One thing I noticed was that iMovie no longer performs renders on multiple clips at the same time. In previous versions, as you made changes to titles, effects, or transitions, each clip would show a black bar that would steadily turn red as the clip was rendered. As you changed more clips, the progress of each would slow and gradually speed up as each clip finished. I canâ€™t be sure, but this may have led to some of the instability of the previous versions. The new version of iMovie now only renders one clip at a time. As each finishes, the next one takes over and so on. I canâ€™t say whether this makes rendering faster, but if it doesnâ€™t crash, I wonâ€™t complain.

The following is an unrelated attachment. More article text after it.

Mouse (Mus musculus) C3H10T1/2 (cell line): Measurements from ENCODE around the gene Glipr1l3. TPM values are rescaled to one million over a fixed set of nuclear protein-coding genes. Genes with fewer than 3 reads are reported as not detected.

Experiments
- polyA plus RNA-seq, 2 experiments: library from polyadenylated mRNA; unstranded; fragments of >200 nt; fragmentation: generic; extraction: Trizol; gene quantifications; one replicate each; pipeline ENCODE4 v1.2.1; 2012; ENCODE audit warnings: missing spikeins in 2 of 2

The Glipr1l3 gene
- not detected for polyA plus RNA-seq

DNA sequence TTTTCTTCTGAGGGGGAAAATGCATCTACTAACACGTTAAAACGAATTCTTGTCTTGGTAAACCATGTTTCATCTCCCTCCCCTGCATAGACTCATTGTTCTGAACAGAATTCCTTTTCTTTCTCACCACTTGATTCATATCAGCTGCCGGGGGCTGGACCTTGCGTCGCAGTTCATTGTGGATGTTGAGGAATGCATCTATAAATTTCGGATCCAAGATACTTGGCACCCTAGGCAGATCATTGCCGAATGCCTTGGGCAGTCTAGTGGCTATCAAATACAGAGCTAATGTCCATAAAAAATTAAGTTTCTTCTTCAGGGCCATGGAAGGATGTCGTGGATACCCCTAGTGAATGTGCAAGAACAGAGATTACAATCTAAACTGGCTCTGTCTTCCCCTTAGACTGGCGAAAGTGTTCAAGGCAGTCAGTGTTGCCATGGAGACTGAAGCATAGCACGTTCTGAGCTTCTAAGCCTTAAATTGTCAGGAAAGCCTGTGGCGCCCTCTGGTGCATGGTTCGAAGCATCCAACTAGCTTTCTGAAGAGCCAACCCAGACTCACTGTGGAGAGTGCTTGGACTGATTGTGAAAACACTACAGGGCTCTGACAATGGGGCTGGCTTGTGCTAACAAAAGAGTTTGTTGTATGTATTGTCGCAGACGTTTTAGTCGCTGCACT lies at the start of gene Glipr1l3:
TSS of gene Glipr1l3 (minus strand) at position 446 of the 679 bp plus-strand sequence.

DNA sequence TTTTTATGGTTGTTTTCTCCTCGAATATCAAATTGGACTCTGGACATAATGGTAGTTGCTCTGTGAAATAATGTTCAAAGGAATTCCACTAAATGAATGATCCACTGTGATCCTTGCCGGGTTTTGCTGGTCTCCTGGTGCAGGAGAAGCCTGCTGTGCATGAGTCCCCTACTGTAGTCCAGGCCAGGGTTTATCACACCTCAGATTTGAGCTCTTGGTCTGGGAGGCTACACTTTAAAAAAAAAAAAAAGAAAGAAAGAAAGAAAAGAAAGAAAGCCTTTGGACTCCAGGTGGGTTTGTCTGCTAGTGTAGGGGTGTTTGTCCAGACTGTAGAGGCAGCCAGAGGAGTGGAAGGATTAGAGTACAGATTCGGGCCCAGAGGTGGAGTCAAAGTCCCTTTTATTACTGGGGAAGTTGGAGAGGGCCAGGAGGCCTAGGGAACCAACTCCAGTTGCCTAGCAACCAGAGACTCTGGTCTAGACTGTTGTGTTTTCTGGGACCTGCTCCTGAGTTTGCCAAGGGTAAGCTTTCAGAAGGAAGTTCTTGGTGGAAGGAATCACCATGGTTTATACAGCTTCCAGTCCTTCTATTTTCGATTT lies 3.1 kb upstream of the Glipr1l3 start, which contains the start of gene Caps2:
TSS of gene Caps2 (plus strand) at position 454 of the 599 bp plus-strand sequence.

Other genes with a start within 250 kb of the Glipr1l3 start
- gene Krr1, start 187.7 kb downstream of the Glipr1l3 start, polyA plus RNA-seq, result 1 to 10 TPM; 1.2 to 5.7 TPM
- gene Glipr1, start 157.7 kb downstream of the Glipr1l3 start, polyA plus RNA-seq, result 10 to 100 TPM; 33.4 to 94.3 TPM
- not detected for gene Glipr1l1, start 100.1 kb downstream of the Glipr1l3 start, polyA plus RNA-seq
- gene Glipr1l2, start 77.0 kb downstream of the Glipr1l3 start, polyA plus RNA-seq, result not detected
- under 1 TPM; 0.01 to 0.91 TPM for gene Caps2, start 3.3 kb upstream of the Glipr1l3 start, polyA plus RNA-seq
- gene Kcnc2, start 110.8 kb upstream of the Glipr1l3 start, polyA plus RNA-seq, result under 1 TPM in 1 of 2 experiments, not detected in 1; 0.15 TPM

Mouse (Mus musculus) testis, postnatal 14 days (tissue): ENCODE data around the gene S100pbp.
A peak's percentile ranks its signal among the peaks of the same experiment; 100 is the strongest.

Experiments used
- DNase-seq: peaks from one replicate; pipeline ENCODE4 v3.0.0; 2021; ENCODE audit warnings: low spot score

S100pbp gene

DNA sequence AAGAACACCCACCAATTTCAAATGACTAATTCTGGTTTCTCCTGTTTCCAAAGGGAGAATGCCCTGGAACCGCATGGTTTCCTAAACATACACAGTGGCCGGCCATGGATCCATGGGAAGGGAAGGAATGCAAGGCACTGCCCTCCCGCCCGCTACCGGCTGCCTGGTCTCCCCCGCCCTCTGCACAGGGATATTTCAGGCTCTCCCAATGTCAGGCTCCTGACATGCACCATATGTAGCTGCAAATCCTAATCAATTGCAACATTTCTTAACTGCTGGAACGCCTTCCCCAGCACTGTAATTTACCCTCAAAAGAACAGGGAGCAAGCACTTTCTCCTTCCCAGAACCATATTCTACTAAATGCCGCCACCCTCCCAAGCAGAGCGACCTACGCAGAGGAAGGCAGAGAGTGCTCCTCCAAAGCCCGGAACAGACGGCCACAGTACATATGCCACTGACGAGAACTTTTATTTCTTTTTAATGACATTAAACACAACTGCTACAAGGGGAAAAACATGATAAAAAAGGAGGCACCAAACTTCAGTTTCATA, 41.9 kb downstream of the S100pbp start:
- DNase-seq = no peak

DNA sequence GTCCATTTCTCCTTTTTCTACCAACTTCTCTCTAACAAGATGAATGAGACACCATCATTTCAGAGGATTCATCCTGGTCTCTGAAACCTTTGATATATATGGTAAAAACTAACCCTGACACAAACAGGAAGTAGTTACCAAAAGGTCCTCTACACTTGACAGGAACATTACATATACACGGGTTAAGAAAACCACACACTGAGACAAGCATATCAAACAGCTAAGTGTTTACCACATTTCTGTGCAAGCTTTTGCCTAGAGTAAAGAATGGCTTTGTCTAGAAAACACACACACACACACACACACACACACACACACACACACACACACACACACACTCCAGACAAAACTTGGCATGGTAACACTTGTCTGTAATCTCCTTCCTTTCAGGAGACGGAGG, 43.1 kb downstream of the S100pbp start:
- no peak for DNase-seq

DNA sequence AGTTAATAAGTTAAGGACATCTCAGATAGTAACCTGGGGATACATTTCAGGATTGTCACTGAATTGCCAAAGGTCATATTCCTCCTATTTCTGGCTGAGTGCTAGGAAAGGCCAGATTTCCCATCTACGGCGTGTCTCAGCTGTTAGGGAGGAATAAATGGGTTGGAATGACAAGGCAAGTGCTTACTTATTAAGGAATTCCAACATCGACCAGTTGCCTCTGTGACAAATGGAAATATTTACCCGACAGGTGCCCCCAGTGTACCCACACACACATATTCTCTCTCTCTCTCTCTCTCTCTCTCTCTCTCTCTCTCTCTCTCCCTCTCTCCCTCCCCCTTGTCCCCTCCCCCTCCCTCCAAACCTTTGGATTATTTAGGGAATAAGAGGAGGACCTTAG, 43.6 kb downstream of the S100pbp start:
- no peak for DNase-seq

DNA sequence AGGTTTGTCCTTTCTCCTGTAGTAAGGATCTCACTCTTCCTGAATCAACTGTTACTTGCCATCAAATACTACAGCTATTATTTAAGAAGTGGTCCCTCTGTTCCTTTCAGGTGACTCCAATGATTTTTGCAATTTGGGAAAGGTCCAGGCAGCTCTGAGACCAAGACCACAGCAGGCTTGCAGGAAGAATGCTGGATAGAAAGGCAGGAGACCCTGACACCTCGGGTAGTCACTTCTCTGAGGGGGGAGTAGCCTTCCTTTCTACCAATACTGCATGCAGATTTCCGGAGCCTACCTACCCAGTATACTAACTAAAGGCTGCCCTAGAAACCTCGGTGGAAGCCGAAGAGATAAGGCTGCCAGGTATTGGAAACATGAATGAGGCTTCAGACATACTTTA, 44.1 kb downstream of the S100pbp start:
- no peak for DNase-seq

Another nice feature is added support for stills. Whether imported from iPhoto or another source, you can extend the length of time for the still using a slide bar right underneath the zoom slide bar instead of having to double-click it and manually change the time in a separate window. The â€œKen Burnsâ€ feature still works great like it always has.
The editing screen is slightly wider to accommodate HDV, but other than that, the interface hasnâ€™t really changed all that much. There is better support of drag and drop between iMovie and itâ€™s siblings. Drag and drop a video to a pane in iDVD instead of having to go to that program and searching for it. Drag and drop also extends to iWorkâ€™s â€œKeynoteâ€ program for interactive presentations. All the integration between iMovie and the other iLife aps work the same as it ever was.